Jax K.,Helmholtz Center for Environmental Research | Jax K.,TU Munich | Barton D.N.,Norwegian Institute for Nature Research | Chan K.M.A.,University of British Columbia | And 26 more authors.
Ecological Economics | Year: 2013

A major strength of the ecosystem services (ESS) concept is that it allows a succinct description of how human well-being depends on nature, showing that the neglect of such dependencies has negative consequences on human well-being and the economy. As ESS refer to human needs and interests, values are to be considered when dealing with the concept in practice. As a result we argue that in using the concept there is a need to be clear about what different dimensions of value are involved, and be aware of ethical issues that might be associated with the concept. A systematic analysis of the ethical implications associated to the ESS concept is still lacking. We address this deficiency by scrutinising value dimensions associated with the concept, and use this to explore the associated ethical implications. We then highlight how improved transparency in the use of the ESS concept can contribute to using its strengths without succumbing to possible drawbacks arising from ethical problems. These problems concern the dangers that some uses of the concept have in obscuring certain types of value, and in masking unevenness in the distribution of costs and benefits that can arise in the management of ESS. © 2013 Elsevier B.V.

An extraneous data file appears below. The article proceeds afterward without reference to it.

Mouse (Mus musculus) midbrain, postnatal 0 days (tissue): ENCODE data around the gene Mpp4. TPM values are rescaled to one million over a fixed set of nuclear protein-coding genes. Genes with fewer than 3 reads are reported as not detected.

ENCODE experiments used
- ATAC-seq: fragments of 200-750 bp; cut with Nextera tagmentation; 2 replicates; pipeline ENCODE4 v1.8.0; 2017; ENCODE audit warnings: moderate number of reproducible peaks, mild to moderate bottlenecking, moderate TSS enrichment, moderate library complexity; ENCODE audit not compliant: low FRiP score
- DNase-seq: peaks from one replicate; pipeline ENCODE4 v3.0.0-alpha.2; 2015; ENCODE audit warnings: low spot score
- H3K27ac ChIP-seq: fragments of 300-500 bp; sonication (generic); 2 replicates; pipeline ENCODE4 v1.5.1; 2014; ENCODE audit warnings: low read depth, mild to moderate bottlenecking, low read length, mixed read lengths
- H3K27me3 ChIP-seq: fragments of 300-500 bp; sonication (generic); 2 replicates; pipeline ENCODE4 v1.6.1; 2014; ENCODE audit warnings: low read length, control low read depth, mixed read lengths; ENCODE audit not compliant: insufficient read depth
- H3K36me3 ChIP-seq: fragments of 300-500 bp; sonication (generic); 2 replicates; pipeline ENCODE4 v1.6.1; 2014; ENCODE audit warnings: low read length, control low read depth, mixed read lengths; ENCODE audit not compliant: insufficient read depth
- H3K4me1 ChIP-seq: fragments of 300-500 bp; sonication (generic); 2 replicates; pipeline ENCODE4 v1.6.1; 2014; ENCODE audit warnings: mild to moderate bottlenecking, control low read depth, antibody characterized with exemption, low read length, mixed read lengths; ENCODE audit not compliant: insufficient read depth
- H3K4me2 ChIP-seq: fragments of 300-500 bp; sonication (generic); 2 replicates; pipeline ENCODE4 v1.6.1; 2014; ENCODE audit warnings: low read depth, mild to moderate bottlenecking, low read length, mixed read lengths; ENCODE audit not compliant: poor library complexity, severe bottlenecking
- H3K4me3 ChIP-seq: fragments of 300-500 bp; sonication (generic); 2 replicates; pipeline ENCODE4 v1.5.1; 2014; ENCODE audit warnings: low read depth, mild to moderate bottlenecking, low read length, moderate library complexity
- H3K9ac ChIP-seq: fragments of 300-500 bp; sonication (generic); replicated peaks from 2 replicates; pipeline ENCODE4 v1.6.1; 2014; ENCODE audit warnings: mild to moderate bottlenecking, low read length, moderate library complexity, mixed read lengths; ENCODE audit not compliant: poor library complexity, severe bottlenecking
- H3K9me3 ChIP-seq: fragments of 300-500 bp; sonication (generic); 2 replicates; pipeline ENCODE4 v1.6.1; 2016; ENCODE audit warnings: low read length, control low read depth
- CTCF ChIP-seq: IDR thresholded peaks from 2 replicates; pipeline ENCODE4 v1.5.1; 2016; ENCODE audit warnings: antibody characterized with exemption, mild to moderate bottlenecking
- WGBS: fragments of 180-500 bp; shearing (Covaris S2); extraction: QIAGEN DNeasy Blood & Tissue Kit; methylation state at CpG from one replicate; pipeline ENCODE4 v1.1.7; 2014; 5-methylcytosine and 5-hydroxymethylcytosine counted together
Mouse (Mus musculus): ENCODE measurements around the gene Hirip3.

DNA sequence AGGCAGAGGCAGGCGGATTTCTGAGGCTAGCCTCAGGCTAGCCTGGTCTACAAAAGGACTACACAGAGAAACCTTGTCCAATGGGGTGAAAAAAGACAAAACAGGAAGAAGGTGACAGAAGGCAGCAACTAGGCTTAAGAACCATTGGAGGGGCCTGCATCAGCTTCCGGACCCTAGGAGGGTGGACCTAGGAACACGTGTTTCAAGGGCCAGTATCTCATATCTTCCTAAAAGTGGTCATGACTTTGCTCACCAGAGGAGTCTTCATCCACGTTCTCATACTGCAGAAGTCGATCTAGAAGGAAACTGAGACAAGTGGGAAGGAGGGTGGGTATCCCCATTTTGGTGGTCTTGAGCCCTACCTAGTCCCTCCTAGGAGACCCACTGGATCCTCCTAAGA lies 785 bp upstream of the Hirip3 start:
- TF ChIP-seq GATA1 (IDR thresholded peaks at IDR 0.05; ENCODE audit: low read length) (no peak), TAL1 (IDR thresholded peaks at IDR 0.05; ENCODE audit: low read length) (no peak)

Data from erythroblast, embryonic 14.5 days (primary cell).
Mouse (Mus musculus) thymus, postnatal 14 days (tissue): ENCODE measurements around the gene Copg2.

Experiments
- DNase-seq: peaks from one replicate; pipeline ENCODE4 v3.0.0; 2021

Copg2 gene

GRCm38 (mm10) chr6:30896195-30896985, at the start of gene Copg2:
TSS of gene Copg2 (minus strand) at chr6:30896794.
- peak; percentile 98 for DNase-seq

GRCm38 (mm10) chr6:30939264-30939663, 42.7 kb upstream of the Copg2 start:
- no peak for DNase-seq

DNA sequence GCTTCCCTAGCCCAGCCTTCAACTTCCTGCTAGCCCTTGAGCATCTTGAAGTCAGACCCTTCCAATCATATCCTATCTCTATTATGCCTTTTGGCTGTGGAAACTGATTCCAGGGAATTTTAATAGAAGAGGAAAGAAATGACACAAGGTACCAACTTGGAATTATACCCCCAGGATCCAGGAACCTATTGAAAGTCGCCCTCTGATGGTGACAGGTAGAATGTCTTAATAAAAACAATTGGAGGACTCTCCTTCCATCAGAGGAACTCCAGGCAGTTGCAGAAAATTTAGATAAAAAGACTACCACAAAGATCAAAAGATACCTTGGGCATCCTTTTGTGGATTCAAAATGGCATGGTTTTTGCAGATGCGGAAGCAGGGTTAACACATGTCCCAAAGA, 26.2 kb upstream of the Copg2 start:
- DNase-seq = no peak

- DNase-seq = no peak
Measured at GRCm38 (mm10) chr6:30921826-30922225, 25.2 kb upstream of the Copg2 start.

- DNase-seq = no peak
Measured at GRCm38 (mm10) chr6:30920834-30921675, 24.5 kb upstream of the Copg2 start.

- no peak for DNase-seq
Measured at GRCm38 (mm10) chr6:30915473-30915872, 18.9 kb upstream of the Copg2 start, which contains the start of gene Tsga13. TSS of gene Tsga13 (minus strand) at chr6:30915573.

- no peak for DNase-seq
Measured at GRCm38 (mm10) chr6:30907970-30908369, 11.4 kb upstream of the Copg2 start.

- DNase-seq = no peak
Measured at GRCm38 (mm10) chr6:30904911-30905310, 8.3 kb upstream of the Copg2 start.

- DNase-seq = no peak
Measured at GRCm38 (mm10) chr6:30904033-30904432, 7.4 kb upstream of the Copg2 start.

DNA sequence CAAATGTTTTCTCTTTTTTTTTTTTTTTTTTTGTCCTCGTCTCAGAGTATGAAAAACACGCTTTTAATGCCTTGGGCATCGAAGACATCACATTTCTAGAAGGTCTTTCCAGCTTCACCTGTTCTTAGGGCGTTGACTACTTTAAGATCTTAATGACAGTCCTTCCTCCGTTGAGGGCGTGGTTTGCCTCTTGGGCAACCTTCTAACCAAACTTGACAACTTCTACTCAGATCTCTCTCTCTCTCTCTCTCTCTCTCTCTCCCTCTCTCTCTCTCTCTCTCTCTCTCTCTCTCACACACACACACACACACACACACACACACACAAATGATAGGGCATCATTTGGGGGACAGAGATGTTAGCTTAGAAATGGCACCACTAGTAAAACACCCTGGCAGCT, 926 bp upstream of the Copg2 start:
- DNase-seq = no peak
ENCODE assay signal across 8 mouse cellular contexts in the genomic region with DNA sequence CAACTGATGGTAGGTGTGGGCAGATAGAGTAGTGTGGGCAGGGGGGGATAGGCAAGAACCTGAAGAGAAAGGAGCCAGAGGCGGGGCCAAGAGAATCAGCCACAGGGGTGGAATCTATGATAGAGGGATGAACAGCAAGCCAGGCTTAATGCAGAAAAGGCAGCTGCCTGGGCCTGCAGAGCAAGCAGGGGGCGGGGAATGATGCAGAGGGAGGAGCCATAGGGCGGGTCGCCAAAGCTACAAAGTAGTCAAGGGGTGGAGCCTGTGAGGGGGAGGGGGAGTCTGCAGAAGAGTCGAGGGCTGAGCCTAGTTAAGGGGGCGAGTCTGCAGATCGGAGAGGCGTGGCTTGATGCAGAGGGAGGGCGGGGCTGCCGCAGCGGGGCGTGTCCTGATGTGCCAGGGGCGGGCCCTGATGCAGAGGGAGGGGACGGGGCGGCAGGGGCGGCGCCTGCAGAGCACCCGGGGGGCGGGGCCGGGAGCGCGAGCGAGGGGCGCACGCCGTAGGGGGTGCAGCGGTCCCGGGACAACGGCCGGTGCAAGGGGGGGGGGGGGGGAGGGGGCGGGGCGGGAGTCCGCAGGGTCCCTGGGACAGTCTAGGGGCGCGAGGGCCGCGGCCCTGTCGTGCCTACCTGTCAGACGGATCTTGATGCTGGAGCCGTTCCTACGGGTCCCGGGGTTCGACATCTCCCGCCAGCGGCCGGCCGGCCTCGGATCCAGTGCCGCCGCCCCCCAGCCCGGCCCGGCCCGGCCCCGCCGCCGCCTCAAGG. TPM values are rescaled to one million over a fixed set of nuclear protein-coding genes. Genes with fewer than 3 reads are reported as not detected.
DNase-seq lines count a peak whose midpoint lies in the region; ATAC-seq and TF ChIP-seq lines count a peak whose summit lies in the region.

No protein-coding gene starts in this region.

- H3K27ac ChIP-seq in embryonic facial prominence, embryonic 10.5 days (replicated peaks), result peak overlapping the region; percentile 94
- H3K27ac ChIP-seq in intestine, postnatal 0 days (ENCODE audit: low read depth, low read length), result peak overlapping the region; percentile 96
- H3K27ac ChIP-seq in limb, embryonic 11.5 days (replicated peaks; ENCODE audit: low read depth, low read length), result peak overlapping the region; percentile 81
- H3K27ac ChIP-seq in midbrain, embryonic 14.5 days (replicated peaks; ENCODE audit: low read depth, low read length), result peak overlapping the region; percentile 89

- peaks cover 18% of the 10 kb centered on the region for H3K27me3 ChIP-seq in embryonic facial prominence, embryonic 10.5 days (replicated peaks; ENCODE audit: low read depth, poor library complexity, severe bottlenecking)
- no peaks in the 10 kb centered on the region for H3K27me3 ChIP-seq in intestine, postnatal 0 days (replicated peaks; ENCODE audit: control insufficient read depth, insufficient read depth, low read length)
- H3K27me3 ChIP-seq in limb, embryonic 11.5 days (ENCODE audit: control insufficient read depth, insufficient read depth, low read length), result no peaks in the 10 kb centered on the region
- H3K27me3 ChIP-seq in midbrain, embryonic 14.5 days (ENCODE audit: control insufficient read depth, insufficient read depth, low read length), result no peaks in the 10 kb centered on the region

Salomon M.,German Advisory Council on the Environment SRU | Schmid E.,German Advisory Council on the Environment SRU | Volkens A.,German Advisory Council on the Environment SRU | Hey C.,German Advisory Council on the Environment SRU | And 2 more authors.
Environmental Science and Policy | Year: 2016

The release of reactive nitrogen compounds into the atmosphere, soil and water belongs to one of the biggest environmental challenges in Germany. Consequences are the loss of biodiversity due to eutrophication and acidification of terrestrial and aquatic ecosystems, impaired groundwater quality and impacts on human health. Responsible for the emissions of reactive nitrogen compounds are primarily agricultural activities and combustion processes. A number of European environmental targets and objectives in the context of nitrogen are clearly being missed. It is urgently necessary to increase the efforts to reduce nitrogen emissions and to protect biodiversity and human health. Important processes are a further development of European clean air policies and the implementation of the European Nitrate Directive and Water Framework Directive in Germany. A national nitrogen strategy could be a good starting point to increase efforts to solve the nitrogen problem and for a better integration of existing protection policies. © 2015 Elsevier Ltd.